PORTAGE, Ohio For about three days, no government existed in this Wood County village of 426 people.
Portage police didn t patrol the streets, and village services were unavailable.
Few seemed to notice.
I didn t realize they closed it down, said Ray Hillard, who has lived in Portage for 25 years.
Dorothy Naugle, a West Main Street resident, said although the police patrol her street daily, she didn t realize they weren t around over the weekend.
Mayor Richard Gill suspended village operations Friday after receiving a call from its insurance company notifying him about a late payment.
At that point, I felt that I could not leave our employees or residents uninsured so I basically shut the village down, Mr. Gill said.
Portage, located about three miles south of Bowling Green and 26 miles southwest of Toledo, officially reopened about 3:30 p.m. yesterday after the mayor confirmed with the insurance company, Hylant Group, that it had received the payment.
Police officers and village employees are expected back to work this morning.
The caution tape that blocked both entrances to Enright Park along State Rt. 25 was removed yesterday.
Mr. Gill said he sent the insurance company a $4,300 check Friday evening, but didn t want to operate the village until he could confirm it was covered by insurance.
The insurance policy provides the village with liability coverage for lawsuits, accidents, and fires, among other things.
Mr. Gill said he is unsure how the payment was missed.
The decision to close the village was made because of the potential financial loss to taxpayers in the event of an incident. Mr. Gill compared the risks to that of driving without auto insurance.
Had something happened, we could have been in a lot of trouble, he said.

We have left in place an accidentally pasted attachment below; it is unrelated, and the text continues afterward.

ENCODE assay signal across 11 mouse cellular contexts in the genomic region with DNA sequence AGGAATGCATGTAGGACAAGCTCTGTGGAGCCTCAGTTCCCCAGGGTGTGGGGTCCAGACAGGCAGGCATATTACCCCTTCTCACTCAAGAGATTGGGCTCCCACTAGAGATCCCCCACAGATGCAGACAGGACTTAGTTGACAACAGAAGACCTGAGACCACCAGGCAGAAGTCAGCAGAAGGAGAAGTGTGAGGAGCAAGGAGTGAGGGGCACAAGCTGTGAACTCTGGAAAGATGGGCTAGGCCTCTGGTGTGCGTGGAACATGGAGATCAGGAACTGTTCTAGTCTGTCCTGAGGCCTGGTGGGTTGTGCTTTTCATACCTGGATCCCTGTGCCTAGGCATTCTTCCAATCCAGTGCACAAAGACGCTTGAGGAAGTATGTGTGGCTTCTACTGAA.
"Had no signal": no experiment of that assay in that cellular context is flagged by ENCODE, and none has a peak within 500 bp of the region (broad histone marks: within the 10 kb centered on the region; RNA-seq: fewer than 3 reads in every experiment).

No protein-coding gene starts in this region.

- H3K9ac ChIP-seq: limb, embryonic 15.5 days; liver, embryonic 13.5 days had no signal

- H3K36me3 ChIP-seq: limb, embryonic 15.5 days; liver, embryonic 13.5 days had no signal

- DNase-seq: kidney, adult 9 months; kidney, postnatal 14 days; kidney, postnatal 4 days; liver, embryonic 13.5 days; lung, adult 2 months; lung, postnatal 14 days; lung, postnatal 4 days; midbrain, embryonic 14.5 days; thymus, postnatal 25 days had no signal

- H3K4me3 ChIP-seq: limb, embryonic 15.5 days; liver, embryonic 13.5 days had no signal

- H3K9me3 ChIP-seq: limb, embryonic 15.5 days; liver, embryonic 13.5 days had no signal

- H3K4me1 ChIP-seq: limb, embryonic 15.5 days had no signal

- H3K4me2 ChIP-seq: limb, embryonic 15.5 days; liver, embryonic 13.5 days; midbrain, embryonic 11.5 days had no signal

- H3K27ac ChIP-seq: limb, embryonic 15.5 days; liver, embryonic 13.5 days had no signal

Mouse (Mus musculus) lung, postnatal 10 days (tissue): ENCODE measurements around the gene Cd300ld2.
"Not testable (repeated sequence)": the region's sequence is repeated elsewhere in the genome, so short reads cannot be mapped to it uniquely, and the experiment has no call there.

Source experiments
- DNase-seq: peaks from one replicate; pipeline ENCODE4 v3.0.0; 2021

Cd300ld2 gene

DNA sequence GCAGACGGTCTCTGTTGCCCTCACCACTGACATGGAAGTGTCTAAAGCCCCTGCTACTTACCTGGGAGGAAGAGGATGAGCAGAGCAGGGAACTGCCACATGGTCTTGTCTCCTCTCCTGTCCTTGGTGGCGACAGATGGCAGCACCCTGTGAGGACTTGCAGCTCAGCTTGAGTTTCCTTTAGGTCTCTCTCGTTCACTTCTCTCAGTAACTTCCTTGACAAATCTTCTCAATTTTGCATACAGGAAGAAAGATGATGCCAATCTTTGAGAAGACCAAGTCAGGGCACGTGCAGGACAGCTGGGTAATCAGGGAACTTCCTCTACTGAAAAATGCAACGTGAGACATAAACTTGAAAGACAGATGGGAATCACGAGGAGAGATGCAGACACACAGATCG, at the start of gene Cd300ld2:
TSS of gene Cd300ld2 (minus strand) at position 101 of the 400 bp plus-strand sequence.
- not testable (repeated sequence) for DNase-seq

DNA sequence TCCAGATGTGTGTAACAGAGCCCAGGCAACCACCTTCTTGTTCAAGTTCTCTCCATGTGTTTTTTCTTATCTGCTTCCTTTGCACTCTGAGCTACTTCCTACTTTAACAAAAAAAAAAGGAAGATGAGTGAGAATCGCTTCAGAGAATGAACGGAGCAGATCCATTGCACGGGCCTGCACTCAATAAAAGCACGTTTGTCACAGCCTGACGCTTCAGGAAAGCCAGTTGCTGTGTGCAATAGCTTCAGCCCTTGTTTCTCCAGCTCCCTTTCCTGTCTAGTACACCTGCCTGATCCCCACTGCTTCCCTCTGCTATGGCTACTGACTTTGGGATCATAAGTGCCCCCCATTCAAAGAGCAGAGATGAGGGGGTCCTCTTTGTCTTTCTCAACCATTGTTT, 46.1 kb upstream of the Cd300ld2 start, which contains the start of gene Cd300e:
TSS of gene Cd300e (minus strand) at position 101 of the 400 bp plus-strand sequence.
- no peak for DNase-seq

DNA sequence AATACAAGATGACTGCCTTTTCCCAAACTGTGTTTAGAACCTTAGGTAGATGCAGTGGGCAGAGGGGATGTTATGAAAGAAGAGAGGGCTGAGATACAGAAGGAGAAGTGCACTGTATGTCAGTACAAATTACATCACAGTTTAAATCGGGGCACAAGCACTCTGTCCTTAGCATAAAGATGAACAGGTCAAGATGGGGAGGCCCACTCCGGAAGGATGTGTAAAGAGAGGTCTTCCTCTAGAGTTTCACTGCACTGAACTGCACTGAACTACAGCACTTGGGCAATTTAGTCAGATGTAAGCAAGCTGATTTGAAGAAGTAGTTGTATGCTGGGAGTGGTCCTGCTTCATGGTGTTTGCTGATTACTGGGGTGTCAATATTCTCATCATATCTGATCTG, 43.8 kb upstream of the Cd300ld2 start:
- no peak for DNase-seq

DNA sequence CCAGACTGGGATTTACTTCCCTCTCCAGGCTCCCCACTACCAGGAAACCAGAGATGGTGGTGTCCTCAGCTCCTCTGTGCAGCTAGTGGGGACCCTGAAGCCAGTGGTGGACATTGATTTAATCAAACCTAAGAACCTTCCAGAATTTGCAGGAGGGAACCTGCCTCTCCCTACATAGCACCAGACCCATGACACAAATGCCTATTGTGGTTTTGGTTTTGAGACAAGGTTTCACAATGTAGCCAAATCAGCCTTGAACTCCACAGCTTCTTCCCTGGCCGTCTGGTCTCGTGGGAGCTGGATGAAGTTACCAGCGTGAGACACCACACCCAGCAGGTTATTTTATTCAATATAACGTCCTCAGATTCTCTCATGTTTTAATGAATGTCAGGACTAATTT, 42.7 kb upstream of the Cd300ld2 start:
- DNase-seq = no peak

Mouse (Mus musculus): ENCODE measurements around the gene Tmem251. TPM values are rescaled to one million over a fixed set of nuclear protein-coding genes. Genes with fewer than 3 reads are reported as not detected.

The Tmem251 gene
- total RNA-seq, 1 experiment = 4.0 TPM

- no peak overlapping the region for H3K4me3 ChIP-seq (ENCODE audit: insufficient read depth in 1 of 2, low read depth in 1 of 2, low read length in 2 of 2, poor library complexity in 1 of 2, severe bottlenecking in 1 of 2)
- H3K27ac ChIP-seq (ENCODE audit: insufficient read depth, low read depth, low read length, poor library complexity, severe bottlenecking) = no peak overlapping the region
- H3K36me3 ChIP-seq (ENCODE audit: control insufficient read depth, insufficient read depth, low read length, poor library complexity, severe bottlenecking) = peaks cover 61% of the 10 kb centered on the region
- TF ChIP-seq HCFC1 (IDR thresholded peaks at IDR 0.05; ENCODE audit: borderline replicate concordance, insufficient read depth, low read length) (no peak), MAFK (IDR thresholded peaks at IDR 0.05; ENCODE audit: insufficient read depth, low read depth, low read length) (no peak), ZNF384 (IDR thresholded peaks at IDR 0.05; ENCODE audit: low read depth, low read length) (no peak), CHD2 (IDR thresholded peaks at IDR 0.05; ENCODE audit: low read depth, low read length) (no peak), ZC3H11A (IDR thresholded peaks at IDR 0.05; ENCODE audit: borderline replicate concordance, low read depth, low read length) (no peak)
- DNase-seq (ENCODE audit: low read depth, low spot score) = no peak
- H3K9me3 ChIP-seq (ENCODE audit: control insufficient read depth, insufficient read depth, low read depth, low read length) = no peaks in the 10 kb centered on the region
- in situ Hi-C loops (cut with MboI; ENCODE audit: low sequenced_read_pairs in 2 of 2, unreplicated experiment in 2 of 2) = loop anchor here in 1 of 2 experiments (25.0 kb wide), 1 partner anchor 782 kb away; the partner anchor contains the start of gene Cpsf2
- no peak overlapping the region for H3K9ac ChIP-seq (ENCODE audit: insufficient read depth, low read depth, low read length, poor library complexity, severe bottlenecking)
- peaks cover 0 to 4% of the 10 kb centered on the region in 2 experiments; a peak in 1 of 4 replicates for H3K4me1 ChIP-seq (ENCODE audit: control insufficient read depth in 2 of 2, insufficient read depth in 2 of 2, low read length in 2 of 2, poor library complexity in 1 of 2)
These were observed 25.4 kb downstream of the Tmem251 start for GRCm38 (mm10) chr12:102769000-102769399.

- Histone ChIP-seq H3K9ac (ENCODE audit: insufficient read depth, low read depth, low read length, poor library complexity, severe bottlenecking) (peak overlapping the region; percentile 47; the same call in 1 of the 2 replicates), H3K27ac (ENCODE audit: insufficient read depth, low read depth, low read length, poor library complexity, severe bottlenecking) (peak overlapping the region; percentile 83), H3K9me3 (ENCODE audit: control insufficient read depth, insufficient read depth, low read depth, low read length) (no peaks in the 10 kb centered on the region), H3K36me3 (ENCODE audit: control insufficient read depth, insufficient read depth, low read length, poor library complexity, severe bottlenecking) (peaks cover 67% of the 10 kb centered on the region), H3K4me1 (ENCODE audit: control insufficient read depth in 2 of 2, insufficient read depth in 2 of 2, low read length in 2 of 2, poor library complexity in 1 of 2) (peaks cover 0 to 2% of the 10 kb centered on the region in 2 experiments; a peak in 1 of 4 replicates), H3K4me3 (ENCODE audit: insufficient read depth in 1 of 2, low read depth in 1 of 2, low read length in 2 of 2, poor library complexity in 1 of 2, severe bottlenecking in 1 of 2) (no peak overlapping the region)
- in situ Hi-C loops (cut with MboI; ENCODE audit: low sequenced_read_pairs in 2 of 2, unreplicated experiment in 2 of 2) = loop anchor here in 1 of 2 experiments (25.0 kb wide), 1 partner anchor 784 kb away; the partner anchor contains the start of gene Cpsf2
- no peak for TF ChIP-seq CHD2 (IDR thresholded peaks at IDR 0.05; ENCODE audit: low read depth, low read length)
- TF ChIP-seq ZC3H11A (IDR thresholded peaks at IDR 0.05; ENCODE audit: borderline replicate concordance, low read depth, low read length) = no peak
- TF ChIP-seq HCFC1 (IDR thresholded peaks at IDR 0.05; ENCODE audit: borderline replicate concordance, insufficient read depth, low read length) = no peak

The mayor consulted with Curly Foster, the village administrator; several village council members, and Police Chief Bob Bartz, who agreed with his decision.
Mr. Foster said there was no other option.
All the taxpayers would have wanted us to do this, Mr. Foster said as he removed the caution tape from a telephone pole at the park. It would have cost them a fortune if we would have had a problem.
Chief Bartz said that Wood County sheriff s deputies patrolled Portage over the weekend as they normally do when village officers, who are part-time, aren t on duty.
The village s department has six officers who patrol a combined 90 hours each week.
Once [the mayor] said we didn t have insurance, we really didn t have a choice, Chief Bartz said.
We check everybody s insurance, so how can we do that if we don t have any ourselves?
Longtime resident Sandy Stoots said she too was unaware the village was closed over the weekend, but said it appears administrators made the right decision based on the circumstances.
It s better to err on the side of caution, she said.
Contact Laren Weber at:firstname.lastname@example.org 419-724-6050.